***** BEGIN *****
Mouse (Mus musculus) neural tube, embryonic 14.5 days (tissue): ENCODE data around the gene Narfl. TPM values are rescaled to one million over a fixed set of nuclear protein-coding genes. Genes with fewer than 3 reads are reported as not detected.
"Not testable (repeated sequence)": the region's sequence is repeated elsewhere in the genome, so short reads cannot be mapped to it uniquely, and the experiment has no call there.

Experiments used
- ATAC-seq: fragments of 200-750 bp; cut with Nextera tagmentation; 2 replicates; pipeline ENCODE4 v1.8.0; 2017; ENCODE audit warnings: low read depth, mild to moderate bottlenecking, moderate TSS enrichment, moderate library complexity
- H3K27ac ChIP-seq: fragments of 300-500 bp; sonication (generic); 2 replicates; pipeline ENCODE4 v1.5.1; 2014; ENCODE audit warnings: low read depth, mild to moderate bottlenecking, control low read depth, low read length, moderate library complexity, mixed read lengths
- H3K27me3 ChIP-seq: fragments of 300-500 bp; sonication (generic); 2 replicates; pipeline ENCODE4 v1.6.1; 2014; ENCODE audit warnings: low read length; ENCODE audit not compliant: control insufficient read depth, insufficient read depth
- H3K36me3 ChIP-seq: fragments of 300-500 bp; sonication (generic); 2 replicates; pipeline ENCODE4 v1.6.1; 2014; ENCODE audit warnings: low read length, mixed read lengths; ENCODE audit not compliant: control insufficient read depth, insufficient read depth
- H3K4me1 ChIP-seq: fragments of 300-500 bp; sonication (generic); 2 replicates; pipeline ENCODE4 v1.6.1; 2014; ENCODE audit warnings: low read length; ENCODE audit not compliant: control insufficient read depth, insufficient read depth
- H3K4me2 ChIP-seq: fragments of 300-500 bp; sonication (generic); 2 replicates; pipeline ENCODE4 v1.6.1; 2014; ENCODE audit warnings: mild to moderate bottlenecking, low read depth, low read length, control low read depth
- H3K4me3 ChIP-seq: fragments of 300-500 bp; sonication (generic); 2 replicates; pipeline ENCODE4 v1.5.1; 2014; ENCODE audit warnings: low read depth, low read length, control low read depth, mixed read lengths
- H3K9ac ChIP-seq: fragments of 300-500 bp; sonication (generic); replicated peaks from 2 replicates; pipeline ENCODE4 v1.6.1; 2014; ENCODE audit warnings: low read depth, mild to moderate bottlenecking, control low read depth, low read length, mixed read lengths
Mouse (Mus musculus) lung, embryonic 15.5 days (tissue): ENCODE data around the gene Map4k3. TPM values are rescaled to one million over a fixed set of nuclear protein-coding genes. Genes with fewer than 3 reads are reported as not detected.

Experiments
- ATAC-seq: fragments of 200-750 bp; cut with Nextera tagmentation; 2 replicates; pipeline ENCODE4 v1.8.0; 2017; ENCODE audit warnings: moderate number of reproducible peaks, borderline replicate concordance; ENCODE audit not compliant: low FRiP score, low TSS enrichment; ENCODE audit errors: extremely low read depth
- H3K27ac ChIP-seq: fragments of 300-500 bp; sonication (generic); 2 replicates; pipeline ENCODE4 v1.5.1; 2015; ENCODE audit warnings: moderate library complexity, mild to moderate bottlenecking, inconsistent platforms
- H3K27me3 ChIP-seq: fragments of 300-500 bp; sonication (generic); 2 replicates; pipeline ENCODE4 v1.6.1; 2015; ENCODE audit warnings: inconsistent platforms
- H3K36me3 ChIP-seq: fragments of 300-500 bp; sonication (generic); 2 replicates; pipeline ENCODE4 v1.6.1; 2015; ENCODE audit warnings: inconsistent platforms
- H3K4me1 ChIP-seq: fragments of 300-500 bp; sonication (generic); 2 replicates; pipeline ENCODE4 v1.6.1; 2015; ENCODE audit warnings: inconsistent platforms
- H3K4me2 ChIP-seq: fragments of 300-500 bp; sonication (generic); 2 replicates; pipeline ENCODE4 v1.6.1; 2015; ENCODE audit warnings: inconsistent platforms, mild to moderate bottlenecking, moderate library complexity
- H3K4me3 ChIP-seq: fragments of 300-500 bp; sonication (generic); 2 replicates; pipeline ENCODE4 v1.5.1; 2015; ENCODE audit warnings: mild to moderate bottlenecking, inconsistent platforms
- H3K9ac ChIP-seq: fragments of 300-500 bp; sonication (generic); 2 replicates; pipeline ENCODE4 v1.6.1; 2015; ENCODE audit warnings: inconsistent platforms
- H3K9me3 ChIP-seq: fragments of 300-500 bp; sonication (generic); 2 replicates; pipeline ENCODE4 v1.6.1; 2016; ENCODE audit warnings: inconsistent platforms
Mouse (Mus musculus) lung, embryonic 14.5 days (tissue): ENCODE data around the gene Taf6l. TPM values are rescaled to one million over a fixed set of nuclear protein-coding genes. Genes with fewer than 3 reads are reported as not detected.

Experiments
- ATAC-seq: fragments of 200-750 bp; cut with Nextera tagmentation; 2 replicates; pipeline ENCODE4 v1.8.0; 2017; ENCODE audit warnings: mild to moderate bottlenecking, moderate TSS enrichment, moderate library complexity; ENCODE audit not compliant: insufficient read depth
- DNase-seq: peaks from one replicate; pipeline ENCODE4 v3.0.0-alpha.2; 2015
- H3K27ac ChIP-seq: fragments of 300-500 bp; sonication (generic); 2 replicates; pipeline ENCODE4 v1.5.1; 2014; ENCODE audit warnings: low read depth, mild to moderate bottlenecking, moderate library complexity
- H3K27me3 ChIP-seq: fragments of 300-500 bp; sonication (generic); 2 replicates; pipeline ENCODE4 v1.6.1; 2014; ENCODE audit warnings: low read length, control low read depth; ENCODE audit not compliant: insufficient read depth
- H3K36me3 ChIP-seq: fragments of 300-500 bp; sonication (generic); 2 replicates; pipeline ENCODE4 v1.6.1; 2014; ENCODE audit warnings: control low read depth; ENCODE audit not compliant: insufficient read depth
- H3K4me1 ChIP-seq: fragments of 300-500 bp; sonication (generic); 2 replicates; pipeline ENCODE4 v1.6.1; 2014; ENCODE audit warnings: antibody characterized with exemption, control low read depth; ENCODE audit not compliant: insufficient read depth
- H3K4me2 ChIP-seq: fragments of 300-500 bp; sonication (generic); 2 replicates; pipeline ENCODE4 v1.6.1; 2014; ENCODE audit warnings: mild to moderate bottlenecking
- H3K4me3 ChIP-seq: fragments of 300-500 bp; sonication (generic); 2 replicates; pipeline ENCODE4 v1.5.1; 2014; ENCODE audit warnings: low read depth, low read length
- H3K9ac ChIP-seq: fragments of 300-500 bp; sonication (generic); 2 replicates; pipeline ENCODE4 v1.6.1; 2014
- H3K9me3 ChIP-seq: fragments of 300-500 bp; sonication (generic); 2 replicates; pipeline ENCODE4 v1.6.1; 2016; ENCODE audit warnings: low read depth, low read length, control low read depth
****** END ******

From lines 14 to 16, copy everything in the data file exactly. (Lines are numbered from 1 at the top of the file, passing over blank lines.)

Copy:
- ATAC-seq: fragments of 200-750 bp; cut with Nextera tagmentation; 2 replicates; pipeline ENCODE4 v1.8.0; 2017; ENCODE audit warnings: moderate number of reproducible peaks, borderline replicate concordance; ENCODE audit not compliant: low FRiP score, low TSS enrichment; ENCODE audit errors: extremely low read depth
- H3K27ac ChIP-seq: fragments of 300-500 bp; sonication (generic); 2 replicates; pipeline ENCODE4 v1.5.1; 2015; ENCODE audit warnings: moderate library complexity, mild to moderate bottlenecking, inconsistent platforms
- H3K27me3 ChIP-seq: fragments of 300-500 bp; sonication (generic); 2 replicates; pipeline ENCODE4 v1.6.1; 2015; ENCODE audit warnings: inconsistent platforms